Skip to main content

Posts

Showing posts with the label Granny Reads

Featured Posts

Fathers Who Harm

Father's Day has become a more highlighted day of celebration than when I was a child. My father was born in 1927 and lived a pretty long life: he died in 2013, a few months into his 86th year. He was not a bad father. He did struggle with alcohol addiction and was imperfect in other ways, but he was basically loving and kind. He was a workaholic, so we did not have access to him for emotional affirmation, but he told me in his old age that he always loved everything about us kids and felt sad that he had not been a better parent, and he was sorry he was most of all that he had not spent more time with us.  Other men in my family– my grandfathers, my husband, son, uncles, brother– have all shown themselves to be good guys and have adult children whom they love(d) and who love them back.  But I think to myself, having been a social worker to women and children who fled lives with men who put them and their children through Hell, that there are probably a fair number of children, te

25 Books About Religious Abuse

    This blog post contains links to 25 books-- mostly memoirs-- about religious abuse. And yes, I have read each of them (I am actually finishing one as I write this).  You will find the link to the books below and if you want to read my reviews, click here on my Shelf labeled Religious Abuse  in my Goodreads account. (I think you probably need to get into Goodreads first?).   TRIGGER WARNING: There is a whole load of horrible descriptions and information about various aspects of religious abuse that you may find disturbing and that may trigger you back to your own awful experiences of violence and/or manipulation. Please proceed at your own comfort and safety level. If you have undisclosed experiences that you might like to get help with, please speak to your family doctor or the contacts (for Canada) HERE  or for the USA HERE While each of these books have a major theme of religious abuse , the form of the abuse takes may present in different ways with different protagonists in diff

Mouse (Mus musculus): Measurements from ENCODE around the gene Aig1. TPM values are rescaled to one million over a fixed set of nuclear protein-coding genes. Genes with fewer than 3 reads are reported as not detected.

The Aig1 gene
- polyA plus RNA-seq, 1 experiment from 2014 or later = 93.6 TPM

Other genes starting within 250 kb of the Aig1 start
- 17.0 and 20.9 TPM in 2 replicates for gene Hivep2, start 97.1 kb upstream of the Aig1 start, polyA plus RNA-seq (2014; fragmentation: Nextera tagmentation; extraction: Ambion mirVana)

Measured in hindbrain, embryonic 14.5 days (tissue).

So, You're Into Books and Your Sweetie Isn't?

If you are a bookworm-- a bibliophile-- someone who loves reading books-- then you likely enjoy being around other book-ish folks. I am going on my own thoughts and experiences here. I grew up in a book-loving home, was read to as a child, and was reading the same serial books as my mother by the time I was twelve. I married an English major. He reads, he writes. If I need some time to finish a chapter at night, he understands. If you are dating-- or married-- someone who doesn't read, there is likely some cognitive dissonance in your relationship. Maybe that is an unfair judgement. But I'm guessing that if you are a big time reader-- maybe a teacher or someone who belongs to a Book Club- you enjoy discussions about books you love. And maybe you get those needs met by having friends who you can talk to. But on the off-chance that you would like your partner to start reading, you might be interested in the Reading List for "He's Just Not That Into Literacy-

Organic Granny Reviews "Stop What You Are Doing And Read This" by Carmen Callil et al

Stop What You Are Doing And Read This! by Carmen Callil My rating: 5 of 5 stars I was deeply into a detective-mystery novel when my husband ruptured my thrall (twice!) to suggest that I might want to read this book of essays on the power and joy of reading literature. I was irritated and made rude dismissive gestures. However... I ran out of something to read and decided to pick this up. I apologized to my husband for my unspoken assumptions. This slim and quickly read book contains eleven essays by twelve esteemed writers talking about their individual love stories around reading. It was a little like stepping back into an English Lit class at University nearly 50 years ago, but, really, a great pleasure to have the rich experiences and rewards of books and reading reiterated in a time when the electronic media would sometime make "old school" literature and literary pursuits seem outdated and without value in a changing world. Not so. Since reading this book m

Granny Reads: Review of "Half-Broke Horses" by Jeannette Walsh

Half Broke Horses: A True-Life Novel My rating: 5 of 5 stars I motored through this well-written, tell-it-like-it-was memoirs ("true novel") of Jeannette Walls' maternal grandmother. I am not quite sure why I picked it up, except that I was in a compulsive reading state (allergies, fed up with FB), since my experience reading the memoir of Walls' own childhood, "Glass Castle" was the sort where I felt triggered and zoned-out after reading it. Then I remembered how Walls had held her maternal grandmother up as the one safe and nurturing adult in her childhood. This was that story. When you purchase this book and 3+ other books from Thrift Books, you can get credit for another book FREE-- It's part of the  #ShareBookLove program ! Click here to check this out -- the book deals are real!  Lily Casey grew up on a Texas ranch in the early 1900s-- she was her father's 'right hand' in many ways, and helped him with breaking horses